CA grants TRO vs Romero son
MANILA, Philippines–The Court of Appeals (CA) has upheld the right of businessman Reghis Romero II to take possession, management, control and operation of Harbour Centre Port Terminal Inc. (HCPTI), an integrated bulk and break bulk terminal for domestic and foreign vessels at the Manila Harbour Centre (MHC).
In a four-page resolution dated Jan. 5, the Court of Appeals granted the plea for a temporary restraining order (TRO) sought by Romero, HCPTI board chair, president and chief executive officer, and reversed the earlier ruling issued by Pasig City Regional Trial Court Judge Rolando Mislang allowing service provider One Source Port Services Inc. to manage the port facility.
With the TRO, the appeals tribunal effectively barred One Source, HCPTI’s manpower service provider for truck scale and weighbridge operations in MHC, from taking over and exercising control over the port facility from the group of Romero.
One Source, hired by Romero’s son Michael, claimed that HCPTI violated their port ancillary services management contracts. However, Romero claimed one of the contracts had been validly terminated while the other was fake since it was executed by Michael when he was no longer president of HCPTI.
Reghis II and Michael are locked in a legal battle over control of HCPTI. An intracorporate dispute is pending in a Manila court.
On Dec. 1 last year, the Pasig RTC issued a TRO against HCPTI. On Dec. 19, the last day of work in the judiciary before the Yuletide recess, an injunction was issued against HCPTI in favor of One Source.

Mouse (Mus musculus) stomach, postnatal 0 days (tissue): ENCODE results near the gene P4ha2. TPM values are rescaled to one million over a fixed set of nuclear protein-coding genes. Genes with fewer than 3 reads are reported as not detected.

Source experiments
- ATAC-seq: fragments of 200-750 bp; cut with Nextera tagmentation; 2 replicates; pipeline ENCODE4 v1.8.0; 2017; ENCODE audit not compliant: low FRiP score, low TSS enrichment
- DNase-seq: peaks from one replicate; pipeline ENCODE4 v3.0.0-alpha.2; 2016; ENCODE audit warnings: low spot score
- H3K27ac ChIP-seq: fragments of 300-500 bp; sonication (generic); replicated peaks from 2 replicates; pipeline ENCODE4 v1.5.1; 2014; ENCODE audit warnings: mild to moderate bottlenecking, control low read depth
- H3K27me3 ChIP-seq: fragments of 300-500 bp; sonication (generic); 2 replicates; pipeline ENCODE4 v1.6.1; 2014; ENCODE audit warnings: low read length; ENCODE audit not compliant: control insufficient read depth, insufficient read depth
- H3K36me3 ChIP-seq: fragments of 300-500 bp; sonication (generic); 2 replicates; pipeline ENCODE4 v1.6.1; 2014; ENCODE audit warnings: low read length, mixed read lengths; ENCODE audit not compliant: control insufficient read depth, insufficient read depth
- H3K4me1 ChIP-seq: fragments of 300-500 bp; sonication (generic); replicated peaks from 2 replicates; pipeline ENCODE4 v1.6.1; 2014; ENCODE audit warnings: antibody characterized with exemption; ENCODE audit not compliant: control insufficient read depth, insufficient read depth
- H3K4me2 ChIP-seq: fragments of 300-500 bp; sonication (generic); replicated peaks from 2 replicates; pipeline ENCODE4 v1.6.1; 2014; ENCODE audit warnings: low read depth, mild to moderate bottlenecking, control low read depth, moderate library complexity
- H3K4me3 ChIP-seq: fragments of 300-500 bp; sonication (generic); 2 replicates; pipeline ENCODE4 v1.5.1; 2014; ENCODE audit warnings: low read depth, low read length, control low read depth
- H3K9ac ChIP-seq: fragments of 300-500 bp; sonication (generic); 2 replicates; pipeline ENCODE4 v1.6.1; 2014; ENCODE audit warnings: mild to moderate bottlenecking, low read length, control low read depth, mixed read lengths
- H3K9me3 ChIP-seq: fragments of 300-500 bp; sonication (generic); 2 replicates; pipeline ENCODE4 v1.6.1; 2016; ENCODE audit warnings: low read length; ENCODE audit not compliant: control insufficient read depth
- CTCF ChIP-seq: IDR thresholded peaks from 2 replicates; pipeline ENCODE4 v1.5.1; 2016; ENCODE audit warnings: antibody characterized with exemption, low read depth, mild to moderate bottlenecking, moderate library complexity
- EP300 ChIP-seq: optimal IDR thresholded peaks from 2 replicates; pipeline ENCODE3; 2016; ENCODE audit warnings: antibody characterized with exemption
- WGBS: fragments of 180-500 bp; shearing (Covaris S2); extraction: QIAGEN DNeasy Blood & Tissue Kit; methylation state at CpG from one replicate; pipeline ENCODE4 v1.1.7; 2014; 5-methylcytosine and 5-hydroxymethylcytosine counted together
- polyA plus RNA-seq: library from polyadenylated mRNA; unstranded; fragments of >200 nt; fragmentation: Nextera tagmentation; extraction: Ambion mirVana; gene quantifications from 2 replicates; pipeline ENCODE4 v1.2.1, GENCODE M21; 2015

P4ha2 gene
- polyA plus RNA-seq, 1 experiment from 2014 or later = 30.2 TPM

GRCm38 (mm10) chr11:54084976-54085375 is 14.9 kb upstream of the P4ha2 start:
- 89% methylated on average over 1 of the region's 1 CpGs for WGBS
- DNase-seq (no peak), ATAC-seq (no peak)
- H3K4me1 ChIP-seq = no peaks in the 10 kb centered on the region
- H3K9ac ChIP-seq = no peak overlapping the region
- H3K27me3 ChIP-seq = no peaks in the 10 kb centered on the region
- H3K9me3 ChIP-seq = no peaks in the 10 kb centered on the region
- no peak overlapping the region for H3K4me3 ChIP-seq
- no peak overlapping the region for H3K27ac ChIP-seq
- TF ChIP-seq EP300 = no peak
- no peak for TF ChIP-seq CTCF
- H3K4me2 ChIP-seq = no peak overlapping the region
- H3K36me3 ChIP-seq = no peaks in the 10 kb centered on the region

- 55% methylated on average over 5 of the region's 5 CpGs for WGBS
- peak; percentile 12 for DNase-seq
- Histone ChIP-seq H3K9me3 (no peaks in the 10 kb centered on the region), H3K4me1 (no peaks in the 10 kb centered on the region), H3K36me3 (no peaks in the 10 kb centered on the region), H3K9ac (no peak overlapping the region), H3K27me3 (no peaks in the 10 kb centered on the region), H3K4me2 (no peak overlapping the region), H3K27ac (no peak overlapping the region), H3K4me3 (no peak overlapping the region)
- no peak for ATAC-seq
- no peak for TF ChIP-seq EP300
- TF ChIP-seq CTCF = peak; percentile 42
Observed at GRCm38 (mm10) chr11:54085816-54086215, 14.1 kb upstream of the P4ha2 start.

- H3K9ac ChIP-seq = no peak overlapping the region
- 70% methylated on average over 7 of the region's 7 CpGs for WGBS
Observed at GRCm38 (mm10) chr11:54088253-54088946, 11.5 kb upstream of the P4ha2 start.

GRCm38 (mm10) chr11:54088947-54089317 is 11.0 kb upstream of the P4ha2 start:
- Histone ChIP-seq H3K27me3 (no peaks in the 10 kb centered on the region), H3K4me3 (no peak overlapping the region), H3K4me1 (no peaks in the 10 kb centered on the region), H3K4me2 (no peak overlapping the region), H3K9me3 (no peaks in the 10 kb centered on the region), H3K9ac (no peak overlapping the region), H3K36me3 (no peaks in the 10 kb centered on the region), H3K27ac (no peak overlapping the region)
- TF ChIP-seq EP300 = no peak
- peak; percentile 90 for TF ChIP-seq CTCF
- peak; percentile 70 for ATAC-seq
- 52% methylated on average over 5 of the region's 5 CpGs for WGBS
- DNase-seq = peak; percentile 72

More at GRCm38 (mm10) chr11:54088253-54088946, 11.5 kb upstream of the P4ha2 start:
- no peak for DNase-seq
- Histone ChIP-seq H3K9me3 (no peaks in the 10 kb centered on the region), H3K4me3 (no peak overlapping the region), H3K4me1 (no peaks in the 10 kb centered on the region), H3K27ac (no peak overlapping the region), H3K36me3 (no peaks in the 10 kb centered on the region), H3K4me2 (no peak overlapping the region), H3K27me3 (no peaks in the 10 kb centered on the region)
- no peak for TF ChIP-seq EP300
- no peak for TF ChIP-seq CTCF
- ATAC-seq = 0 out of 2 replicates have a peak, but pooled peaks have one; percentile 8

The same day, a standoff took place at the MHC when about 50 armed men allegedly tried to seize control of HCPTI but were prevented from doing so by police. Ten men were held without bail for possession of high-powered firearms, while 39 are undergoing preliminary investigation.
The appeals court resolution, written by Justice Dante Busuer, halted ongoing proceedings in the case at the Pasig RTC and required Romero’s camp to post an P8-million bond within five days for the TRO to become effective.
“Considering the extreme urgency of the matter involved and in order to render nugatory and ineffectual whatever resolution or judgment may be rendered in the present petition, petitioner’s plea for a temporary restraining order is hereby granted, to be effective upon service and for a period of 60 days unless sooner lifted,” the court ruled.–Jerome Aning
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